It has to be said that as single-line reefing systems go, the George's system is a compromise on the real thing. The turn block that looks so incongruous on the outside of the boom in picture 2 is almost certainly an after-market solution and hence it doesn't work very well. These add-on systems are touted by Harken others as a solution for vessels that were never set up with single line reefing originally.
On a properly set-up single-line reefing system, the boom will have a set of sheaves in the upper front end of the boom to feed lines up to the tack cringles without any chafe and another set of sheaves in the lower front end of the boom to feed the reefing lines coming from the clew end down to the winch. This system will have a balance block in the boom that creates the interaction between the tack line and the clew line.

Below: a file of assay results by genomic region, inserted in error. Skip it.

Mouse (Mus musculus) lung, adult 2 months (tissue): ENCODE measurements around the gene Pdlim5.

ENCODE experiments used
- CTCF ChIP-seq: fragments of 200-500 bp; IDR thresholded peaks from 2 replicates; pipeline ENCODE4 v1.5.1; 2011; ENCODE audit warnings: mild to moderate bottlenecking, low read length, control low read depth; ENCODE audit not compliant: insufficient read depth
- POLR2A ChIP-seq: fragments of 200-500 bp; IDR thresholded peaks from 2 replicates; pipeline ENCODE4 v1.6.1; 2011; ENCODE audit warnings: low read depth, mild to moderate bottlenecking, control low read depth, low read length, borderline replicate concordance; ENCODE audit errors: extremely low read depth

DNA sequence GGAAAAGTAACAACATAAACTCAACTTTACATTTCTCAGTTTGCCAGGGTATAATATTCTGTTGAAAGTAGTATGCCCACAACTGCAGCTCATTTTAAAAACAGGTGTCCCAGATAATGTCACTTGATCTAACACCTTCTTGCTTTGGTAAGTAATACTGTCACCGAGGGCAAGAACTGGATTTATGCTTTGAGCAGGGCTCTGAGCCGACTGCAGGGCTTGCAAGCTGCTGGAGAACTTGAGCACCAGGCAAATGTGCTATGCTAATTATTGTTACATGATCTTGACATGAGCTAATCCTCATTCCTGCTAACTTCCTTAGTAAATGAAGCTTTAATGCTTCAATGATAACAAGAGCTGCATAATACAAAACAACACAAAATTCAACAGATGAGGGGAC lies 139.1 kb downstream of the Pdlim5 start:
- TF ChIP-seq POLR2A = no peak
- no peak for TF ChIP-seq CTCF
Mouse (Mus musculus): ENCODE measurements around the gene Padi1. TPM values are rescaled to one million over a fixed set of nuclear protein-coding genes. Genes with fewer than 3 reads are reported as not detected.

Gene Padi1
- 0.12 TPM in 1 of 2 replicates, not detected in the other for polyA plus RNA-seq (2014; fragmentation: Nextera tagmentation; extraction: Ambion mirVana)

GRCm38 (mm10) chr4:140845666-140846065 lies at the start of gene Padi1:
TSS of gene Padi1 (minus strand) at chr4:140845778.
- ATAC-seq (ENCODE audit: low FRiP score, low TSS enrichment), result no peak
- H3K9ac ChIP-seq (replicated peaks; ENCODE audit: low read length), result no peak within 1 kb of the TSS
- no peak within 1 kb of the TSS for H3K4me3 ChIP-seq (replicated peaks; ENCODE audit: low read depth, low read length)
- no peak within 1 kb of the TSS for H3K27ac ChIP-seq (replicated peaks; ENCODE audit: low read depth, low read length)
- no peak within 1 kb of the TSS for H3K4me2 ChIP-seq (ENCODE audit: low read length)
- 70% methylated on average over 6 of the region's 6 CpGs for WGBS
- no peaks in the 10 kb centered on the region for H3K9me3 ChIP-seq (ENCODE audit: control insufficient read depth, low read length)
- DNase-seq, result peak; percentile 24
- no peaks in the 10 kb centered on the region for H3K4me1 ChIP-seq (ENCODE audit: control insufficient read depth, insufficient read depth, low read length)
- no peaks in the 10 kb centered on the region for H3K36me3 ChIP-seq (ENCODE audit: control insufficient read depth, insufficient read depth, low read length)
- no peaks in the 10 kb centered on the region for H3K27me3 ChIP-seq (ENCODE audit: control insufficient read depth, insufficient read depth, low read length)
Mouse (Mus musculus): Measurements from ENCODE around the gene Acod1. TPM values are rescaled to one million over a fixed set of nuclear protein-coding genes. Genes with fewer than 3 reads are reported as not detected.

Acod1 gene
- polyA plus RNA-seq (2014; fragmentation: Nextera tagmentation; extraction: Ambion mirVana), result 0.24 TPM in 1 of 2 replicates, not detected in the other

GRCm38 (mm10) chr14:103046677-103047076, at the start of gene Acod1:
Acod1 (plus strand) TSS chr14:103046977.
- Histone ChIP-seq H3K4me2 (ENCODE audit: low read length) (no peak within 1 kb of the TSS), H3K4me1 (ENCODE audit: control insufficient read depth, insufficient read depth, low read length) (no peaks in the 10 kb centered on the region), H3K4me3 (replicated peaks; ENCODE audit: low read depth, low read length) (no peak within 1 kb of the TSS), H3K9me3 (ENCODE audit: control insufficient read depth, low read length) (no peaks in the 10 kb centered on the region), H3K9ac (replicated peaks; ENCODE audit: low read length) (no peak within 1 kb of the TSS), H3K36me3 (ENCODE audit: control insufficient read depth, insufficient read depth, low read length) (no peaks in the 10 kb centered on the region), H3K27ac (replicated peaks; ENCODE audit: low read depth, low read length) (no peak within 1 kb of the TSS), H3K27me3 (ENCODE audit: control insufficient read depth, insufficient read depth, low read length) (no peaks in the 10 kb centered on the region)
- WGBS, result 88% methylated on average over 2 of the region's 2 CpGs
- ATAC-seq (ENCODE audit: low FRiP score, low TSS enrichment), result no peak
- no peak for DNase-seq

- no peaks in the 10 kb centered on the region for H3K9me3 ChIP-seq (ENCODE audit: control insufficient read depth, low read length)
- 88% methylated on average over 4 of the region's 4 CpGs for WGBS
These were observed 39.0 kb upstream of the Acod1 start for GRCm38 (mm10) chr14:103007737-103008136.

The positioning of the sheaves at the very end of the boom also ensures that the tack cringle is pulled as far forward as is practically possible.
It is however true to say that most smaller boats will have a boom section too small for dual sheaves to be installed without weakening the boom or to accommodate the balance blocks (one for each reef).
There are also those amongst us who will say that a single line reefing system results in excessive line length which clutters the cockpit. I wonder how this differs from having two different lines for each reef coming into the cockpit (if this is even possible, most double line systems operate from the mast) each having to have it's own tackle (rope clutch, cleat, whatever).
You will glean from the above that I am a full-on supporter of single line reefing.